By Steve Gorman
(Reuters) – Hundreds of thousands of California homes and businesses started to lose electric power early Wednesday as part of an unprecedented effort by Pacific Gas and Electric Co. to prevent wildfires, the utility said.
Nearly 800,000 northern and central California homes and businesses can expect to lose electricity for up to several days, starting on Wednesday, PG&E said.
State investigators determined in May that PG&E transmission lines had caused last year’s Camp Fire. That fire killed 85 people, making it the deadliest in California’s history.
The company had already filed for bankruptcy protection by then, citing potential liabilities of more than $30 billion from the Camp Fire and the 2017 North Bay Fires.
Conditions before the fires were about the same then as they are now in the region. Gale-force winds are expected to last through midday Thursday, with gusts up to 70 miles per hour, PG&E said. Humidity is low, leaving the air extremely dry.
The California Department of Forestry and Fire Protection (Cal Fire) said “red-flag” warnings were posted across the entire state for what was shaping up to be the strongest wind so far this season.
Consequently, PG&E said on Tuesday it was extending a previously announced “public safety power shutoff” to 34 counties, more than half of all the counties in California. It’s the largest such precautionary outage the utility has undertaken to date.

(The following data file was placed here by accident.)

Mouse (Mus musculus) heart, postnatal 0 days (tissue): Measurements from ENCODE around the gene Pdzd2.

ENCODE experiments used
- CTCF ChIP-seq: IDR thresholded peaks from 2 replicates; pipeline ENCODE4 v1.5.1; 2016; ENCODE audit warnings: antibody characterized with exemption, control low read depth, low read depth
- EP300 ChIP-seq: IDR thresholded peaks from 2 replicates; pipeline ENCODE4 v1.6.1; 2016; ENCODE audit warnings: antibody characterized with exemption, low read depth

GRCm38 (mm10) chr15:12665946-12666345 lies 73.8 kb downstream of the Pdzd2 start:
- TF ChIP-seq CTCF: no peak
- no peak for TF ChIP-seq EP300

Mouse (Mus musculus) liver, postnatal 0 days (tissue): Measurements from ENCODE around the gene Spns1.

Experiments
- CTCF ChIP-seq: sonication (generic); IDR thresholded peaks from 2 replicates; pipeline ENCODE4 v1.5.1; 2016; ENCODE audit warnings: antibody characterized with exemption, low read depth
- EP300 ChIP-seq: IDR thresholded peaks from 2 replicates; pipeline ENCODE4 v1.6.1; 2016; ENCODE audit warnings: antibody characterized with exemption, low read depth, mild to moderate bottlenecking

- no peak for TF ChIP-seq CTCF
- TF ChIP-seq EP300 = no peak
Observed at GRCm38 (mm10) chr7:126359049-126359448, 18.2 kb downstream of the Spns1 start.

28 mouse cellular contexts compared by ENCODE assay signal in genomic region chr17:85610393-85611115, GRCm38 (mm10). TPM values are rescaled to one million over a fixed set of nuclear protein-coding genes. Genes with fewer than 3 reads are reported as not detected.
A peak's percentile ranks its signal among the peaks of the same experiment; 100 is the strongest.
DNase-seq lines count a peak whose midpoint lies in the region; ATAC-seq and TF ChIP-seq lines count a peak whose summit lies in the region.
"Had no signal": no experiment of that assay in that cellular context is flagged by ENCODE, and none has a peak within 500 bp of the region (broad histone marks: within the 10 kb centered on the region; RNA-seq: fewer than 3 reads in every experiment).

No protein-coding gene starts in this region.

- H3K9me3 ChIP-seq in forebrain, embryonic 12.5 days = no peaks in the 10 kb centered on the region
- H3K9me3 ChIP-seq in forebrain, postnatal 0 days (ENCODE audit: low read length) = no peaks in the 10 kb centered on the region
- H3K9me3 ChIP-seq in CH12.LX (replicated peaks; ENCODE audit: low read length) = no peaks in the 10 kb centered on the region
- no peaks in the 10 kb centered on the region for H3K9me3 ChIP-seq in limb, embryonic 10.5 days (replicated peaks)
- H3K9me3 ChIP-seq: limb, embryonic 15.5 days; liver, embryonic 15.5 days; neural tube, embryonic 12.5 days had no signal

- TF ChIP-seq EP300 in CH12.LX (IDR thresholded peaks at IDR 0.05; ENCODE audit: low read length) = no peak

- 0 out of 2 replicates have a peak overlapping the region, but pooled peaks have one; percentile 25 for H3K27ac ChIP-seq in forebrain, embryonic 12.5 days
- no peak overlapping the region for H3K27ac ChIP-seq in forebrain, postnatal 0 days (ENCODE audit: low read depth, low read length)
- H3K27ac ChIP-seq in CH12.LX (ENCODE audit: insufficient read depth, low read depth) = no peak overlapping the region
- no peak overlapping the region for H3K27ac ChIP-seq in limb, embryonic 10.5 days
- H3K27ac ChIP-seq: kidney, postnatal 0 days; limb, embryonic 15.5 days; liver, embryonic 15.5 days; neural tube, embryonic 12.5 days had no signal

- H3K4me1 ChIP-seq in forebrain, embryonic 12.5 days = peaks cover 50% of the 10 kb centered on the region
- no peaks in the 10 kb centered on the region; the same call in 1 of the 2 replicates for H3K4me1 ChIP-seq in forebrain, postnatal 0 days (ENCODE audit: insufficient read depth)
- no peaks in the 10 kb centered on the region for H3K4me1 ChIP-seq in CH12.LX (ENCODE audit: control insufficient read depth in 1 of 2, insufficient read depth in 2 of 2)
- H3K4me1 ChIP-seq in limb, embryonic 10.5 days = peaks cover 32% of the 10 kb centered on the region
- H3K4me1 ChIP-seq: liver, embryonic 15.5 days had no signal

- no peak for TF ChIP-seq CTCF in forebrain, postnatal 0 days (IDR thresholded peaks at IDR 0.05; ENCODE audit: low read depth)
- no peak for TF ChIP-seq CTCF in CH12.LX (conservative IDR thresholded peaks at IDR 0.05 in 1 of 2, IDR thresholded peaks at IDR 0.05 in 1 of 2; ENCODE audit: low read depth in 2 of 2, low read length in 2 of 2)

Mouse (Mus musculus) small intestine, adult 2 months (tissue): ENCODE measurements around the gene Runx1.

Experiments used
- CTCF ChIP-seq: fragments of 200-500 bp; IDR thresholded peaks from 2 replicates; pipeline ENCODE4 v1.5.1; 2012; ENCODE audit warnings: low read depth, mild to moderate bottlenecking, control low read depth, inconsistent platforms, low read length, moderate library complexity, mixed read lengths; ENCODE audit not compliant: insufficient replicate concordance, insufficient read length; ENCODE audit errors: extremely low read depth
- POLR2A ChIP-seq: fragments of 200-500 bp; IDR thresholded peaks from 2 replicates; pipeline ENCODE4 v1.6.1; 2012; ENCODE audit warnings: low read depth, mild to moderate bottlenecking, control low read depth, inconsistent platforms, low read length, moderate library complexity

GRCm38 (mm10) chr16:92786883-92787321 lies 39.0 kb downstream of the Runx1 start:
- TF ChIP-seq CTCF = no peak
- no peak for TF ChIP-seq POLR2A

Once power is turned off, it cannot be restored until the winds subside, allowing the utility to inspect equipment for damage and make any repairs, PG&E said.
The first phase of the outages, affecting about 513,000 customers in northern California, began after midnight, PG&E said in an early morning release. Depending on the weather, additional outages will continue at noon, the company said.
“We’re telling customers to be prepared for an outage that could last several days,” PG&E spokeswoman Tamar Sarkissian told Reuters.
Some consumer advocates have objected to the precautionary disruptions, saying they can harm people who need electricity for medical equipment.
But PG&E promised to open community centers in 30 locations across the planned outage zone to furnish restrooms, bottled water, battery charging and air-conditioned seating during daytime hours.
Sarkissian said PG&E had placed 45 helicopter crews and 700 extra ground personnel on standby for inspections and repairs once the wind dies down. Some equipment locations will require workers to hike into remote or mountainous areas, she said.
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